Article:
There’s no place like home – Cocooning, home-comforts and anti-globalisation
Cocooning is in – a preference to stay indoors away from the danger of external threats, and a term first coined by author and Futurist, Faith Popcorn in 1981, has captured the imagination of the millennial generation.
In a world of political turbulence motivated by anti-globalisation (an opposition to increased complex relationships of global powers and multi-national corporations), a virtual domestic reality provides solace to millennial man, clinging to the crutches of home comforts and the escapism of a great Netflix series. A ComScore survey has revealed 56% of Netflix subscribers are millennials, while Statista showed 73% of millennials prefer to shop online. Staying at home has become a lifestyle, not just a personal preference – a trend emulated in retail environments with the growth of lifestyle stores. It has never been more pressing to capture that perfect Instagrammable home-shot, fluffy socks, a crackling fire, the warm beverage of your choosing in hand – all perfectly poised on the edge of the suede sofa with a cacophony of soft furnishings.
The world is becoming increasingly smaller with growing technological interconnectedness drawing nations together in an unprecedented way, forming a new borderless world. Tensions build, with conflict becoming part of the new norm as countries fight to secure their future and individual identities. A trigger point has been reached, played out publicly by the backing of Brexit, Trump’s fight for a wall separating US/Mexican borders and Chinese tariffs on international trade.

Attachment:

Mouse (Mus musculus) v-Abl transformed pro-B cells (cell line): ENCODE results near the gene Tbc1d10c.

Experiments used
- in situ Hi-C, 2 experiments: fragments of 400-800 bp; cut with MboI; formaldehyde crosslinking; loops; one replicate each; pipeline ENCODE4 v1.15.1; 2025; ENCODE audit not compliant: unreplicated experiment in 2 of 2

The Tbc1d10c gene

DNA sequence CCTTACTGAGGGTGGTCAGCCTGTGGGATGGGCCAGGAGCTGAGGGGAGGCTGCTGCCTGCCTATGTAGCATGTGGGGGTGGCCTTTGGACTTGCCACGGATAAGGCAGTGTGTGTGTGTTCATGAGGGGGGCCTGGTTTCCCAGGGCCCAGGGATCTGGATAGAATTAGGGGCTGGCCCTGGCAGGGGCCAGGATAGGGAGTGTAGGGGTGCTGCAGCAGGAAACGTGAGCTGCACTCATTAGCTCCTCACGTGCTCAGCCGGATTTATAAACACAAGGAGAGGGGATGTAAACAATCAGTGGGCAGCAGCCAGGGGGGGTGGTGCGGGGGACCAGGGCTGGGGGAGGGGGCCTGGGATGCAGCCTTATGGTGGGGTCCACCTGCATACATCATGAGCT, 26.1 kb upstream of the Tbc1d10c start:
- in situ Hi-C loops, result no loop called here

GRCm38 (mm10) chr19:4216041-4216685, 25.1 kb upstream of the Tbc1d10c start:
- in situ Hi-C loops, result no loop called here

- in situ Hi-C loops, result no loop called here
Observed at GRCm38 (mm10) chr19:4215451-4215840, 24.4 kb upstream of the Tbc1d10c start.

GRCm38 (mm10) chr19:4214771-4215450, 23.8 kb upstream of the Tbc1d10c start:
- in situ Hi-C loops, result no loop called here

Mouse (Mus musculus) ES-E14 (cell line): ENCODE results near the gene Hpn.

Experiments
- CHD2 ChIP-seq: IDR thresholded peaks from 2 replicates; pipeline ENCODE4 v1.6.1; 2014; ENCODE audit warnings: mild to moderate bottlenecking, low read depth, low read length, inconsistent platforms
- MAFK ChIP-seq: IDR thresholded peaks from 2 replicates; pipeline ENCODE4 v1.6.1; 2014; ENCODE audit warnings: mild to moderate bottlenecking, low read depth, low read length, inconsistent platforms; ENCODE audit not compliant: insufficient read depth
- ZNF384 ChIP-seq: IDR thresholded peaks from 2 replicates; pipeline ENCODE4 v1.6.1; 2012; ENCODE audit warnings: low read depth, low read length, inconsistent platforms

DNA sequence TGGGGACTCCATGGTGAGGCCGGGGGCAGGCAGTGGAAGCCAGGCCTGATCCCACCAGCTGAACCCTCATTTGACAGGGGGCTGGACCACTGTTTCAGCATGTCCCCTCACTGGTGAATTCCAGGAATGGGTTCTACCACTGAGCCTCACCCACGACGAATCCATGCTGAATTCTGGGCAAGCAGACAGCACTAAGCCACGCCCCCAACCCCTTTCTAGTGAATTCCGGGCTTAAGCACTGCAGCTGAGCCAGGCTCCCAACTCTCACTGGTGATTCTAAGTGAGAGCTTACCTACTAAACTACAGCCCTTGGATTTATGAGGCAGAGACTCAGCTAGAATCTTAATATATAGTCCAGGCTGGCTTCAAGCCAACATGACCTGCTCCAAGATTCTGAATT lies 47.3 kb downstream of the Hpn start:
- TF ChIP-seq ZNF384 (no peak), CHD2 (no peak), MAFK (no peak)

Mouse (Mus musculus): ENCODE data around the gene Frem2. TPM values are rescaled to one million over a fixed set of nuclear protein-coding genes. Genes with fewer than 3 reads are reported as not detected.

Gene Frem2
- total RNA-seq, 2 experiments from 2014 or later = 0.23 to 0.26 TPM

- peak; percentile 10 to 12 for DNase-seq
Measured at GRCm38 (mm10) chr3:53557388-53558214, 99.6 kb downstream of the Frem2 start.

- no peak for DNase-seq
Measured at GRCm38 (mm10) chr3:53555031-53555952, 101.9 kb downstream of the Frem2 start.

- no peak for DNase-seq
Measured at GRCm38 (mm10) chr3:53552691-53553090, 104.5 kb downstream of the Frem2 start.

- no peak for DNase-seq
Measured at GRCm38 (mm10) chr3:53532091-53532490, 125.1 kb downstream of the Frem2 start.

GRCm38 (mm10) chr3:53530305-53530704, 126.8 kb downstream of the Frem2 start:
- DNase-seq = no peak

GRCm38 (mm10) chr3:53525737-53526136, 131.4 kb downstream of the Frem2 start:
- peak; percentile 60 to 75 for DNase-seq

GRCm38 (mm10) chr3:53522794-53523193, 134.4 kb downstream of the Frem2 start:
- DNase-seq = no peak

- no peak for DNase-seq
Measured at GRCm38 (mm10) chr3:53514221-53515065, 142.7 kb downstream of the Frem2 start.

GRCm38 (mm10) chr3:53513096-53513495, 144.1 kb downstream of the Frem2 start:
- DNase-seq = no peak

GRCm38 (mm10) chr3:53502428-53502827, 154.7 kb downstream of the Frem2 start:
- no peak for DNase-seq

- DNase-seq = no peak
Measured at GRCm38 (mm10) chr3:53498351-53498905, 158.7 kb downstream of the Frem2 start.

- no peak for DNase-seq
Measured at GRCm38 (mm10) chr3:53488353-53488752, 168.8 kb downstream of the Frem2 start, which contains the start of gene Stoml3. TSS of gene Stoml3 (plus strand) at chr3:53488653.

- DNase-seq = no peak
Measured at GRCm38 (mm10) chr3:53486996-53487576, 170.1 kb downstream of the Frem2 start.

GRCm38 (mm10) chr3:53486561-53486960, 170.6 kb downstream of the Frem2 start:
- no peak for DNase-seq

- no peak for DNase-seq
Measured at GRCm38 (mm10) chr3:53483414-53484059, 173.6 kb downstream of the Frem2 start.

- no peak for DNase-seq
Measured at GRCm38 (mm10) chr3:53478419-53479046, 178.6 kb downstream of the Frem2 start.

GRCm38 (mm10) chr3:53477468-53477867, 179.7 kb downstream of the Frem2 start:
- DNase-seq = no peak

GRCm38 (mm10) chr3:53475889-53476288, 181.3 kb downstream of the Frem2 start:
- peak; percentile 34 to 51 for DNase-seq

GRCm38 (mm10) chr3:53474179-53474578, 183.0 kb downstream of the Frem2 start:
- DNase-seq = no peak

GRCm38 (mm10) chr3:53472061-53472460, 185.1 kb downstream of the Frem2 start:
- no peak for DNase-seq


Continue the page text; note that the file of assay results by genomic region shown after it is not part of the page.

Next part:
By contrast fashion provides a constant, crossing socio-economic boundaries. Fashion revolves around a calendar of events dependent on unity and craftsmanship of different nationalities working together, providing a welcome departure from the move towards isolationism. In a time of division and disillusionment, fashion can draw people together. Far from an industry isolated within its own bubble, it cultivates and shapes the world – providing the missing link between cause, agenda and engagement. A YouGov poll revealed that 70% of the UK public believe the biggest issue facing the UK is Brexit and with trust in politicians at a low and party/electorate divisions clear, fashion is an external influence which can bring not only a nation, but the world together.
Historically, fashion has been a method to reach a new audience, addressing and making a political statement. McQueen’s A/W 1995 ‘Highland Rape’ collection saw models stumble, bruised disorientated in ripped clothing down the catwalk, addressing resistance against British ancestry. A slogan political tee dominated SS17 New York fashion week runways, with Dior ‘We should all be feminists’ immortalised on the internet and plastered across social media. Away from the catwalk, feminist protest group Pussy Riot stole media attention in Russia, inspiring subsequent Missoni catwalk collections and exemplifying the morphing of fashion and political spheres to highlight an issue. Taking the initiative and projecting across multi-platforms, reaching wider audiences, starts a conversation and challenges public perception.
Tomorrow is uncertain politically with no clear image of the future, but one thing is certain – the need for affirmative and decisive forward direction. Anti-globalisation has caused a snow-ball of changes, shifting the political make-up and dynamic of international relationships; as has cocooning with millennials preferring to live a virtual home reality. Fashion has the ability to connect before a generation of self-sphered people, disconnected from the outer world, emerge and isolationism becomes the new norm.
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Image via Vogue.co.uk